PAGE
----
Markets lost ground last week, though a Friday rally on positive economic data helped trim losses. For the week, the S&P 500 lost 1.37%, the Dow dropped 0.96%, and the Nasdaq fell 1.48%.1
Last week, a lot of market focus was on the Fed. Following the Federal Open Market Committee on September 16th -17th, multiple Fed officials gave speeches outlining their opinions about how the Fed should handle raising interest rates and returning to normal monetary operations. Unsurprisingly, there are some definite differences of opinion amongst the Fed’s top experts.
The hawks: Monetary hawks generally prefer high interest rates because they fear the effects of high inflation more than they worry about weak economic growth. Prominent members of this camp, like Dallas Fed President Richard Fisher, believe that the Fed should start raising rates as early as Spring 2015.2
The doves: Doves tend to favor lower interest rates in order to boost economic growth; they believe that the negative effects of inflation are negligible in comparison with the benefit of increased economic activity. Prominent doves include Chicago Fed President Charles Evans, who favor keeping rates low until they can be certain the economy has enough momentum behind it. Folks in this camp seem to favor keeping rates low for much longer, possibly until 2016.3
Keep in mind that such disagreements are healthy, because there is a lot of room for interpretation of economic data and debate about the effects of economic policy. However, these splits mean that Fed chairwoman Janet Yellen must craft a careful compromise at the October FOMC meeting or risk making financial markets nervous.
Why do these Fed decisions matter? The Fed has held interest rates at rock bottom levels in order to encourage lending and stoke economic activity. Now that the economy is improving, the Fed is starting to think about inflation – which they like to keep below 2% (headline inflation). By slowly raising rates, the Fed plans to avoid the specter of high or unexpected inflation, which can negatively affect the economy by chipping away at buying power. If the Fed raises rates too soon, the economic recovery could falter. If rates are left low too long, inflation could spike.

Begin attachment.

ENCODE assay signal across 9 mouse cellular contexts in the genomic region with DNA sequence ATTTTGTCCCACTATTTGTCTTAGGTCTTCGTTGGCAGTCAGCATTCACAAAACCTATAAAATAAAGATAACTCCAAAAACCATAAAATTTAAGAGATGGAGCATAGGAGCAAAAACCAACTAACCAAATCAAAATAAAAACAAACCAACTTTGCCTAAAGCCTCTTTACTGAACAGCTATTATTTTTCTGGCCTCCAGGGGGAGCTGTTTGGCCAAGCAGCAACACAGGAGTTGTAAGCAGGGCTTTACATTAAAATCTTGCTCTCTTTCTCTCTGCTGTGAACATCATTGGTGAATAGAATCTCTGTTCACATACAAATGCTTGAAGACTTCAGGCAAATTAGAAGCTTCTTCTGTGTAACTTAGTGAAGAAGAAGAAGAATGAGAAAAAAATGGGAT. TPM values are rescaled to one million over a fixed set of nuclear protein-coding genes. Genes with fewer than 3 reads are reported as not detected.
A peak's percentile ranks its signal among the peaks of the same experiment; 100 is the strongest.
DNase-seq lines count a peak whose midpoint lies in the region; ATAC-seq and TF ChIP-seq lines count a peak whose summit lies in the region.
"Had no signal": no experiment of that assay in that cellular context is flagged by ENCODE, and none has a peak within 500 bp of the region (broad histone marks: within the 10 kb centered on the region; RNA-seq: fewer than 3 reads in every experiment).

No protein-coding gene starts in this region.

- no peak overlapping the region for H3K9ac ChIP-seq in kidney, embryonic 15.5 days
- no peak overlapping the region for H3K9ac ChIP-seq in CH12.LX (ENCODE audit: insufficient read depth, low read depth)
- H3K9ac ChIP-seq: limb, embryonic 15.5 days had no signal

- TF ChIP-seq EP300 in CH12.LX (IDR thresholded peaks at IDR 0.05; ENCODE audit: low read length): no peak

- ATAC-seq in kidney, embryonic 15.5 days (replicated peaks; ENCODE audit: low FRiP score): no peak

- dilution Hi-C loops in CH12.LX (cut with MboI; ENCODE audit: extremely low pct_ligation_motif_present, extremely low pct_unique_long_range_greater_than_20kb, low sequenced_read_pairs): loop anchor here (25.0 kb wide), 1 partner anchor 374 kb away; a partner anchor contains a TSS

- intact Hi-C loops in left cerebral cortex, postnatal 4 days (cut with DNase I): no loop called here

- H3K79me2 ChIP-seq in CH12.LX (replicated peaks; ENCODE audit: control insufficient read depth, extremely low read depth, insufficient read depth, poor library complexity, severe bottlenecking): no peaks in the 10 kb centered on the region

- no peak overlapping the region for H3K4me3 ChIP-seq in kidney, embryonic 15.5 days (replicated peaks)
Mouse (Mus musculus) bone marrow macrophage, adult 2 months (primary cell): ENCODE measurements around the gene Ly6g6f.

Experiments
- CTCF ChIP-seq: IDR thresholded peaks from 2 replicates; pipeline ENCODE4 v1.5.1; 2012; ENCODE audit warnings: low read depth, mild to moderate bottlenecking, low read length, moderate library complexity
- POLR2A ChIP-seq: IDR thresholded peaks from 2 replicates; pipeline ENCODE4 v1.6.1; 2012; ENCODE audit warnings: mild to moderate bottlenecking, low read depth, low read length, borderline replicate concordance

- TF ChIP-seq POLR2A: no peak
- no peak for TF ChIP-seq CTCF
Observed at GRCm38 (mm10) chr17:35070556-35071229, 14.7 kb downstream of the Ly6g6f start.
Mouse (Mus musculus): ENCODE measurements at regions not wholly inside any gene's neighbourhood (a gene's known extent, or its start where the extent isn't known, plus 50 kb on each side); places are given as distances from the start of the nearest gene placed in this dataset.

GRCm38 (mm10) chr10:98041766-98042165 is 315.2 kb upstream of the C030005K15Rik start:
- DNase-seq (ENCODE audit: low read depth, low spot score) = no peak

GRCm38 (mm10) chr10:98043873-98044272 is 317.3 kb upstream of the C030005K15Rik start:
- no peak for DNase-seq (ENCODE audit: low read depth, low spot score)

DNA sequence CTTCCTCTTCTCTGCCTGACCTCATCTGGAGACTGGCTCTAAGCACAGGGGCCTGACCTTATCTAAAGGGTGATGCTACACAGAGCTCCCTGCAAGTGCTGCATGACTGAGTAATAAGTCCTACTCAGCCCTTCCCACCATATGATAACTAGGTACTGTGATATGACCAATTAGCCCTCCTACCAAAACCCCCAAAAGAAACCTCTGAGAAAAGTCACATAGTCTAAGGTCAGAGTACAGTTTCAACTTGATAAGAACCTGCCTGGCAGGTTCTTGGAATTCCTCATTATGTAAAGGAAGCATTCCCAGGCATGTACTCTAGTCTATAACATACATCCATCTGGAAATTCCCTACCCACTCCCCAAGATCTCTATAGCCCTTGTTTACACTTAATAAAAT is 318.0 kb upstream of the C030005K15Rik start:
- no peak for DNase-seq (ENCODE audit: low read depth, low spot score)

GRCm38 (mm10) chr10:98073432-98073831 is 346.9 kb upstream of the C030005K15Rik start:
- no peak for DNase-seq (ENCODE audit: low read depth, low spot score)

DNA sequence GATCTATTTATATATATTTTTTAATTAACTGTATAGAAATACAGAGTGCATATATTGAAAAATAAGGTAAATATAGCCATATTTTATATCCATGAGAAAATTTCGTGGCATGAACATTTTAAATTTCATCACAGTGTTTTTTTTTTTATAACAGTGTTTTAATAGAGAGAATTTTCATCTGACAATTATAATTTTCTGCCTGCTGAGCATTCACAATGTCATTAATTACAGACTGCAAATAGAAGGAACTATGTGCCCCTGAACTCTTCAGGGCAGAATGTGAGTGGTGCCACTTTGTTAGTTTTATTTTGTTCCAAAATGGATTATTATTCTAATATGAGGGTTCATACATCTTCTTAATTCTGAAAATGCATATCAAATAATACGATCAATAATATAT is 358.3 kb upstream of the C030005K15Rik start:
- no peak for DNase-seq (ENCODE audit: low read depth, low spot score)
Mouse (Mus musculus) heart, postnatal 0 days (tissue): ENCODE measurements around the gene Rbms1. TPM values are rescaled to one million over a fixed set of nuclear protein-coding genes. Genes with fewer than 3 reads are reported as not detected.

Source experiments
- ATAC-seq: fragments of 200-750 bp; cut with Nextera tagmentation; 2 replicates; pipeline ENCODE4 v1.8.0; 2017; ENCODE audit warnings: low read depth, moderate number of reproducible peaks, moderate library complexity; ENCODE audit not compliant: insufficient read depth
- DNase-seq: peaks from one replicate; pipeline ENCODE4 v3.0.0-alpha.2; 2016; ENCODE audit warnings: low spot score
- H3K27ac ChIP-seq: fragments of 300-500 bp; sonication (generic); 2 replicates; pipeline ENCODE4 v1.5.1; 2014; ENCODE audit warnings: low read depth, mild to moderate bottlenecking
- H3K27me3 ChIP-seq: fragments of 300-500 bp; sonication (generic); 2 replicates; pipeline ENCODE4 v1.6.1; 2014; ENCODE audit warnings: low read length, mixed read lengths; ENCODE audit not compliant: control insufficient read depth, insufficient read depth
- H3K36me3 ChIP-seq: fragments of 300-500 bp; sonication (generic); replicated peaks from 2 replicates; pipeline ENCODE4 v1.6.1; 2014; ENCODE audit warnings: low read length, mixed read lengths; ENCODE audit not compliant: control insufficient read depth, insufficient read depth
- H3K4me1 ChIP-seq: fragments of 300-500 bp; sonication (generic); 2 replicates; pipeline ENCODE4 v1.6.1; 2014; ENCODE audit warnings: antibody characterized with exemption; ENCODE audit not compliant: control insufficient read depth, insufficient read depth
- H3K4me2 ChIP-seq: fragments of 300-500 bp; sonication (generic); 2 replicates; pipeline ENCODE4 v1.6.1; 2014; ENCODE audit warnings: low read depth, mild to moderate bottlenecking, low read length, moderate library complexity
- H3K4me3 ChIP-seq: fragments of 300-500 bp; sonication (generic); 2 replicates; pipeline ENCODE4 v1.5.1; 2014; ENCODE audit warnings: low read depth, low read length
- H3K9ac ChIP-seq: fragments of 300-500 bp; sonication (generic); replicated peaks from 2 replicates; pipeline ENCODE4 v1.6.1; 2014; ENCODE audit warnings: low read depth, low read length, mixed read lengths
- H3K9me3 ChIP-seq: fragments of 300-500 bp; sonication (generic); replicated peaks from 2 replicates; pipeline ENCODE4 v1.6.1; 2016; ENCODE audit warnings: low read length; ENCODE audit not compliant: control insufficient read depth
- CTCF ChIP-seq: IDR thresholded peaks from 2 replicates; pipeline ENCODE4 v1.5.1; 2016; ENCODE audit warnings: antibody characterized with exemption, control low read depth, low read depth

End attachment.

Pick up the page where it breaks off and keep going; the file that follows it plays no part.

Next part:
For bond investors, rising interest rates will affect the market prices of the bonds in their portfolios. As interest rates rise, bond prices fall as new bonds paying higher rates come on to the market. As financial professionals, we spend a lot of time managing these issues for our clients so that they are prepared for rising rates.
Bottom line: We know higher interest rates are coming, we just don’t know when. The good news is that the economy is doing reasonably well and the signs point to continued growth this year.
The minor decline last week wasn’t unexpected. Markets have been trading at record highs and concerns about slowing growth in China and other threats to the global economy caused investors to hit pause ahead of the end of the quarter. Will the decline continue or will investors buy the dip? Hard to say. Looking ahead at the last week of the quarter, a lot of attention will be on the release of the September jobs report, which will hopefully underscore the labor markets improvements. However, a positive jobs report could be the evidence the Fed needs to move away from monetary stimulus, which could cause some market volatility. We’ll know more once we start to see a trickle of Q3 earnings reports and quarterly economic data.
Monday: Personal Income and Outlays, Pending Home Sales Index, Dallas Fed Mfg. Survey
Tuesday: S&P Case-Shiller HPI, Chicago PMI, Consumer Confidence
Wednesday: Motor Vehicle Sales, ADP Employment Report, PMI Manufacturing Index,
ISM Mfg. Index, Construction Spending, EIA Petroleum Status Report
Thursday: Jobless Claims, Factory Orders
Friday: Employment Situation, International Trade, PMI Services Index, ISM Non-Mfg. Index
Q2 GDP estimate rises to 4.6%. The third estimate of second quarter economic growth was revised upward again, largely driven by greater business and personal consumption. These are excellent indicators for greater growth this year.4
Durable goods orders fall. After July’s surprise surge in aircraft orders, August orders for long-lasting manufactured goods fell. However, excluding the volatile transportation category, so-called core orders rebounded 0.7%, which is a healthy amount.5
Consumer sentiment measure reaches 14-month high. An index of consumer confidence reached the highest level seen since July 2013, also the second highest level in seven years. Americans feel more upbeat about economic growth and rising incomes, which could give consumer spending a needed boost.6
August new home sales swell. August sales of new single-family homes surged to their highest level in six years, supporting hopes that the housing market isn’t done growing yet. However, low supply levels will likely continue to stunt sales activity.7